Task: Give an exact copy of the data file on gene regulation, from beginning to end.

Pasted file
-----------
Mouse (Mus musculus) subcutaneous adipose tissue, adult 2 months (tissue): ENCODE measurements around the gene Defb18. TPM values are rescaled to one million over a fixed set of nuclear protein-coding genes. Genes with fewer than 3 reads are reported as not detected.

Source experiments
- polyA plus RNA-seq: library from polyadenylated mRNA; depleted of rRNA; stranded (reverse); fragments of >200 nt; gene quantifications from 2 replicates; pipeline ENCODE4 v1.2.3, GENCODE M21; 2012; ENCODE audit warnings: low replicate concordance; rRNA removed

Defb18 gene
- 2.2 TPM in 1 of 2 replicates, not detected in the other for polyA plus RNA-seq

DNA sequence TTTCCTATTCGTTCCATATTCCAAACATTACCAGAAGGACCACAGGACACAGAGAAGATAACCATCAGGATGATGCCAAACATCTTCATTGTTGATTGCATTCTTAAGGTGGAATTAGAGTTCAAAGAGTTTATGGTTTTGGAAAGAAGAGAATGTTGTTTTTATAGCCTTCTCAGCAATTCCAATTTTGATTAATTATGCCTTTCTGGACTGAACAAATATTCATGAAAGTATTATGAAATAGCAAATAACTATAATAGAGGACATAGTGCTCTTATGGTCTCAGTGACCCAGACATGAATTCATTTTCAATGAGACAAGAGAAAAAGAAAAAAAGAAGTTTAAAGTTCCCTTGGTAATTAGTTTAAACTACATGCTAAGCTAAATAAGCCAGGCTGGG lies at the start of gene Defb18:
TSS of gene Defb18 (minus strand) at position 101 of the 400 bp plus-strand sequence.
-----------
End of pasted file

Mouse (Mus musculus) subcutaneous adipose tissue, adult 2 months (tissue): ENCODE measurements around the gene Defb18. TPM values are rescaled to one million over a fixed set of nuclear protein-coding genes. Genes with fewer than 3 reads are reported as not detected.

Source experiments
- polyA plus RNA-seq: library from polyadenylated mRNA; depleted of rRNA; stranded (reverse); fragments of >200 nt; gene quantifications from 2 replicates; pipeline ENCODE4 v1.2.3, GENCODE M21; 2012; ENCODE audit warnings: low replicate concordance; rRNA removed

Defb18 gene
- 2.2 TPM in 1 of 2 replicates, not detected in the other for polyA plus RNA-seq

DNA sequence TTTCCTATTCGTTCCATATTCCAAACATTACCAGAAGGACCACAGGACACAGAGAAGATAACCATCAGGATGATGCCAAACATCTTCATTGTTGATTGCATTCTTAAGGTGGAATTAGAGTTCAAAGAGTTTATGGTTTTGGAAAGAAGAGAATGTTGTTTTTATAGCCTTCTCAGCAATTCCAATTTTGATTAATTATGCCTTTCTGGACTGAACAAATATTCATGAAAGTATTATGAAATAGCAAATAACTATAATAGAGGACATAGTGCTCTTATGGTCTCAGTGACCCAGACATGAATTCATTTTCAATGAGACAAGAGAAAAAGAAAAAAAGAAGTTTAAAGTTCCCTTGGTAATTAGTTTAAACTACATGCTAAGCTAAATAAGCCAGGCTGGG lies at the start of gene Defb18:
TSS of gene Defb18 (minus strand) at position 101 of the 400 bp plus-strand sequence.